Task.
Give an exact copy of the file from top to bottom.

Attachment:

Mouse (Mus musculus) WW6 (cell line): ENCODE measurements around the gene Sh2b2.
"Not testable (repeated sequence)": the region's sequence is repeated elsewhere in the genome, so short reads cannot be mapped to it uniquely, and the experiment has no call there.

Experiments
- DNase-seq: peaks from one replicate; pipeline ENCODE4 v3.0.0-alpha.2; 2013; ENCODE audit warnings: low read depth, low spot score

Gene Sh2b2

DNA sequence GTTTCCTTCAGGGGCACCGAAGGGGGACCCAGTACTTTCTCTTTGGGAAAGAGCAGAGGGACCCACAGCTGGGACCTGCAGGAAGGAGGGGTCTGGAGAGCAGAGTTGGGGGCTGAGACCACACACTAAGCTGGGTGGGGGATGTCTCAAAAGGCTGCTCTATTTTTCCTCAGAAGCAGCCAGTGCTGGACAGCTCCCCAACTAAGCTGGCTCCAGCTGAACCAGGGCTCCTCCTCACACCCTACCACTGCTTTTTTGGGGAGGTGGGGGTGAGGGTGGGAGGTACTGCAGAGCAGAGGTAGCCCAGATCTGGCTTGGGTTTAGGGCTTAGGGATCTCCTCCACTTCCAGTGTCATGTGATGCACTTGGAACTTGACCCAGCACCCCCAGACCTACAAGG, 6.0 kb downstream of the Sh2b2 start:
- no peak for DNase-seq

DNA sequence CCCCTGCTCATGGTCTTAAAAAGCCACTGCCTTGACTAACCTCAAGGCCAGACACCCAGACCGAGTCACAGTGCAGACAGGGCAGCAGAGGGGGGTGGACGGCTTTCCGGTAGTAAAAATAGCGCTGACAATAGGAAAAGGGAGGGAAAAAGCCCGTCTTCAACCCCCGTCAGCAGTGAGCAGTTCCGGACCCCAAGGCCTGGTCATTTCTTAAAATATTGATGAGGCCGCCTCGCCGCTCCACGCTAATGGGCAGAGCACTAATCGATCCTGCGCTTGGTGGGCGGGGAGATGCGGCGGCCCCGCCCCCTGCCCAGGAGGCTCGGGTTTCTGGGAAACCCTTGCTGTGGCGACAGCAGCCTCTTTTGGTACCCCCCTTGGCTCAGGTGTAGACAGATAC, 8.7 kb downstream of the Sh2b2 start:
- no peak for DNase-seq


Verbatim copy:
Mouse (Mus musculus) WW6 (cell line): ENCODE measurements around the gene Sh2b2.
"Not testable (repeated sequence)": the region's sequence is repeated elsewhere in the genome, so short reads cannot be mapped to it uniquely, and the experiment has no call there.

Experiments
- DNase-seq: peaks from one replicate; pipeline ENCODE4 v3.0.0-alpha.2; 2013; ENCODE audit warnings: low read depth, low spot score

Gene Sh2b2

DNA sequence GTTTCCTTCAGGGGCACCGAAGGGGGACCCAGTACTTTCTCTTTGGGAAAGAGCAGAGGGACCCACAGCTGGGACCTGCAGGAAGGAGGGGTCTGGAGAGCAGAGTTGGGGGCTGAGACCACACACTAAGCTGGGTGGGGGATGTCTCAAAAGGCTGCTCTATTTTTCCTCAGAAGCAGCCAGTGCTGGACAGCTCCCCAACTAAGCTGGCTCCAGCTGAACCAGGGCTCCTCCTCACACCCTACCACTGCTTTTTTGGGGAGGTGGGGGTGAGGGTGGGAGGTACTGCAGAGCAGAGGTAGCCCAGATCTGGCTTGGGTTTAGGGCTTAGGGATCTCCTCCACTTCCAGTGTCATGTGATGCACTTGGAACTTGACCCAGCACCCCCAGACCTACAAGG, 6.0 kb downstream of the Sh2b2 start:
- no peak for DNase-seq

DNA sequence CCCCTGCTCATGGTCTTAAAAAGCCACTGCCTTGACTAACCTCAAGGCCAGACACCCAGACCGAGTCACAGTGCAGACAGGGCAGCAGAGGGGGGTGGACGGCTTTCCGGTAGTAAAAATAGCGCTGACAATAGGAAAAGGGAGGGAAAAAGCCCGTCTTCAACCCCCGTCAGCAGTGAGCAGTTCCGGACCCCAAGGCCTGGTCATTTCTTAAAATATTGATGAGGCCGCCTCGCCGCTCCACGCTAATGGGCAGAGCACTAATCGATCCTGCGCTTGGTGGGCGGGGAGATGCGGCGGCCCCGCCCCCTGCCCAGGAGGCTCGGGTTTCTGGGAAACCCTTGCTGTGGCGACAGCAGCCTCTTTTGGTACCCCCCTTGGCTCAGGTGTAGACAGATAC, 8.7 kb downstream of the Sh2b2 start:
- no peak for DNase-seq